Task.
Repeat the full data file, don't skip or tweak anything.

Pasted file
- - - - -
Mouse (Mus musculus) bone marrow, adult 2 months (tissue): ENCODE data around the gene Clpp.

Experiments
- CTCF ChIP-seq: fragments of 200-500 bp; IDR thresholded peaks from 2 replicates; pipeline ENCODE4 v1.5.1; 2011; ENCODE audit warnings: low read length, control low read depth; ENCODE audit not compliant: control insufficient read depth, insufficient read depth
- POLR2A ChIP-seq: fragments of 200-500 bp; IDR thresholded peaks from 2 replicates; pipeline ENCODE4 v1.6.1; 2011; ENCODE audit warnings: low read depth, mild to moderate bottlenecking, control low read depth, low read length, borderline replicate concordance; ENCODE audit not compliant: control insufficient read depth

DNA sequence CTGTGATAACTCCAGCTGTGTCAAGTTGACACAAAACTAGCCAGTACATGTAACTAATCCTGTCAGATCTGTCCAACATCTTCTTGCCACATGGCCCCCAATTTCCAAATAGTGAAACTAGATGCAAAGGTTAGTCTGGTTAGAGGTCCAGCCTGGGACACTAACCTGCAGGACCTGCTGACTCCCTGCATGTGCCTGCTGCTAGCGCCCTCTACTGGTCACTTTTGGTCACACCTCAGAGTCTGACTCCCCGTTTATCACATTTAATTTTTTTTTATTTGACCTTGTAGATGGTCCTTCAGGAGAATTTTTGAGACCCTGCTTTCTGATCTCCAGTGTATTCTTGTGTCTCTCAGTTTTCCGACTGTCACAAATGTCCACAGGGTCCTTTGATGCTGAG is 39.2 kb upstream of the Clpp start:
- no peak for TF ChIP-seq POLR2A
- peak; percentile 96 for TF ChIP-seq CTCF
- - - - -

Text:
Mouse (Mus musculus) bone marrow, adult 2 months (tissue): ENCODE data around the gene Clpp.

Experiments
- CTCF ChIP-seq: fragments of 200-500 bp; IDR thresholded peaks from 2 replicates; pipeline ENCODE4 v1.5.1; 2011; ENCODE audit warnings: low read length, control low read depth; ENCODE audit not compliant: control insufficient read depth, insufficient read depth
- POLR2A ChIP-seq: fragments of 200-500 bp; IDR thresholded peaks from 2 replicates; pipeline ENCODE4 v1.6.1; 2011; ENCODE audit warnings: low read depth, mild to moderate bottlenecking, control low read depth, low read length, borderline replicate concordance; ENCODE audit not compliant: control insufficient read depth

DNA sequence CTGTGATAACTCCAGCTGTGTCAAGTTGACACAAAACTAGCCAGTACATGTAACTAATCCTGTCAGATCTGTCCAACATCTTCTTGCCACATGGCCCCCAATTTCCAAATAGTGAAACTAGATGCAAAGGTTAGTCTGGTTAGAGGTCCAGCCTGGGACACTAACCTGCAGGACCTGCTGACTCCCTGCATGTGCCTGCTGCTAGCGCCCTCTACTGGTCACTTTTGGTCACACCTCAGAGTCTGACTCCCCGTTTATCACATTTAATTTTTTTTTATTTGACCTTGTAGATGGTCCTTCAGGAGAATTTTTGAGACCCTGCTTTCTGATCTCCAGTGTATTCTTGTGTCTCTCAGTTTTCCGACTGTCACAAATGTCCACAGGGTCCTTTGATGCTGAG is 39.2 kb upstream of the Clpp start:
- no peak for TF ChIP-seq POLR2A
- peak; percentile 96 for TF ChIP-seq CTCF